Implementation Cycles in the New Economy

32 Pages Posted: 12 Sep 2005

See all articles by Pasquale Scaramozzino

Pasquale Scaramozzino

University of Rome II - Faculty of Economics; University of London - School of Oriental and African Studies (SOAS); University of London - Centre for Financial and Management Studies (CeFIMS)

Jonathan R.W. Temple

Centre for Economic Policy Research (CEPR)

Nir Vulkan

University of Oxford - Said Business School

Date Written: May 2005

Abstract

The economic boom of the USA in the 1990s was remarkable in its duration, the sustained rise in equipment investment, the reduced volatility of productivity growth, and continued uncertainty about the trend growth rate. In this paper, we link these phenomena using an extension of the classic model of implementation cycles due to Shleifer (1986). The key idea is that uncertainty about the trend growth rate can lead firms to bring forward the implementation of innovations, temporarily eliminating expectations-driven business cycles, because delay is risky when beliefs are not common knowledge.

Keywords: Implementation cycles, New Economy, multiple equilibria

JEL Classification: E32

Suggested Citation

Scaramozzino, Pasquale and Temple, Jonathan R.W. and Vulkan, Nir, Implementation Cycles in the New Economy (May 2005). CEPR Discussion Paper No. 5032, Available at SSRN: https://ssrn.com/abstract=774125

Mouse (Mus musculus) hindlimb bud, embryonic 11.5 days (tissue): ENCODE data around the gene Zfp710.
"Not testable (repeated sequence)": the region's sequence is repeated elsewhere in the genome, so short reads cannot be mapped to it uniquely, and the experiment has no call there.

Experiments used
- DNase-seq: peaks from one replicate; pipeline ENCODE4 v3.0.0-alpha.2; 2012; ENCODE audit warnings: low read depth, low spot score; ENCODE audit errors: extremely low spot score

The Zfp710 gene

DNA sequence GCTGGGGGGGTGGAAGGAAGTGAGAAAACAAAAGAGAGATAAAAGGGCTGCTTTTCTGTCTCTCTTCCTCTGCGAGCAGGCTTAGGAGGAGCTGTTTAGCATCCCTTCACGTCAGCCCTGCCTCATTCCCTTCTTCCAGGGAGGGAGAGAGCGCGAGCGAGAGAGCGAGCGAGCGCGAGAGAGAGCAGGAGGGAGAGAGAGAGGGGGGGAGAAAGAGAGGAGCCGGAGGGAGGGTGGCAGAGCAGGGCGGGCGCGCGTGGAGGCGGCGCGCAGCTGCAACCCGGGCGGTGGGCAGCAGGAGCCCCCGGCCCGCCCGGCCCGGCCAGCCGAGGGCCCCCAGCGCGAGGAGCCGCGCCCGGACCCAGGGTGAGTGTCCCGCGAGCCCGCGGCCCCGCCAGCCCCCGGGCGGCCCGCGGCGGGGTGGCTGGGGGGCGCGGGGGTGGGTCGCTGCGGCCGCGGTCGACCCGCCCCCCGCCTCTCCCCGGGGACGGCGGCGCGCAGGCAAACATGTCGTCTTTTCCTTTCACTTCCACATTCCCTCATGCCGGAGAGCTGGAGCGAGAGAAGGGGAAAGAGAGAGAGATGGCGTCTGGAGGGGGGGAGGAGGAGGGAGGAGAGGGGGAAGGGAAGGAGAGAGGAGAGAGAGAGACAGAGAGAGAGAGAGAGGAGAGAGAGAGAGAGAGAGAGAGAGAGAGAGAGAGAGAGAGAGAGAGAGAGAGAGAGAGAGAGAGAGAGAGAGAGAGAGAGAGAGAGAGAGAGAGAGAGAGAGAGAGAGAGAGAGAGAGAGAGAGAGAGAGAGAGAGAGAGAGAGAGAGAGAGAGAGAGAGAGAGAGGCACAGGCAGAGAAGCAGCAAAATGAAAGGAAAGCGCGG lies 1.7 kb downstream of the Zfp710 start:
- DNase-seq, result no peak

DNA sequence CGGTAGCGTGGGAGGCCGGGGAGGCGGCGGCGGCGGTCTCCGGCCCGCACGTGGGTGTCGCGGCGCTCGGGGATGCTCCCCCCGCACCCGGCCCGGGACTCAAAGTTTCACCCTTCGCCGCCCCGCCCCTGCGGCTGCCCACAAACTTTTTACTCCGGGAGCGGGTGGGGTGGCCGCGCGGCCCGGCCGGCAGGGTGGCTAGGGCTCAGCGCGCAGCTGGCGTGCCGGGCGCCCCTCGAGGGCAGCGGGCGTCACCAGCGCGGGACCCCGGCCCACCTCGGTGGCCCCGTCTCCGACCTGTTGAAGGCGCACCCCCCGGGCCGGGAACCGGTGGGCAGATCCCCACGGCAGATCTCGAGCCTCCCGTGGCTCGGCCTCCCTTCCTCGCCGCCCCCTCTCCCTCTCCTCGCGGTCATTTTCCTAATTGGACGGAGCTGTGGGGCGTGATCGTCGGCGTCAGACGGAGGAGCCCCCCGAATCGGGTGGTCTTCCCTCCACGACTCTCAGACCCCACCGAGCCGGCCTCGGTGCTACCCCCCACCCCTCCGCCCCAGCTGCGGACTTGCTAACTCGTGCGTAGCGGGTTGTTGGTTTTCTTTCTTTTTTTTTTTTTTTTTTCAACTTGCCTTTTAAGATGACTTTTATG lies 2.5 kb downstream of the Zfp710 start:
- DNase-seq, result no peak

Pasquale Scaramozzino

University of Rome II - Faculty of Economics ( email )

Via Columbia n.2
Rome, 00100
Italy

University of London - School of Oriental and African Studies (SOAS) ( email )

Thornhaugh Street
Russell Square: College Buildings 541
London, WC1H 0XG
United Kingdom

University of London - Centre for Financial and Management Studies (CeFIMS)

Thornhaugh Street
London, WC1H 0XG
United Kingdom

Jonathan R.W. Temple (Contact Author)

Centre for Economic Policy Research (CEPR)

London
United Kingdom

Nir Vulkan

University of Oxford - Said Business School ( email )

Park End Street
Oxford, OX1 1HP
Great Britain
+44 01865 288929, or 288338 (Phone)
+44 01865 288805 (Fax)

HOME PAGE: https://vulkan.worc.ox.ac.uk/

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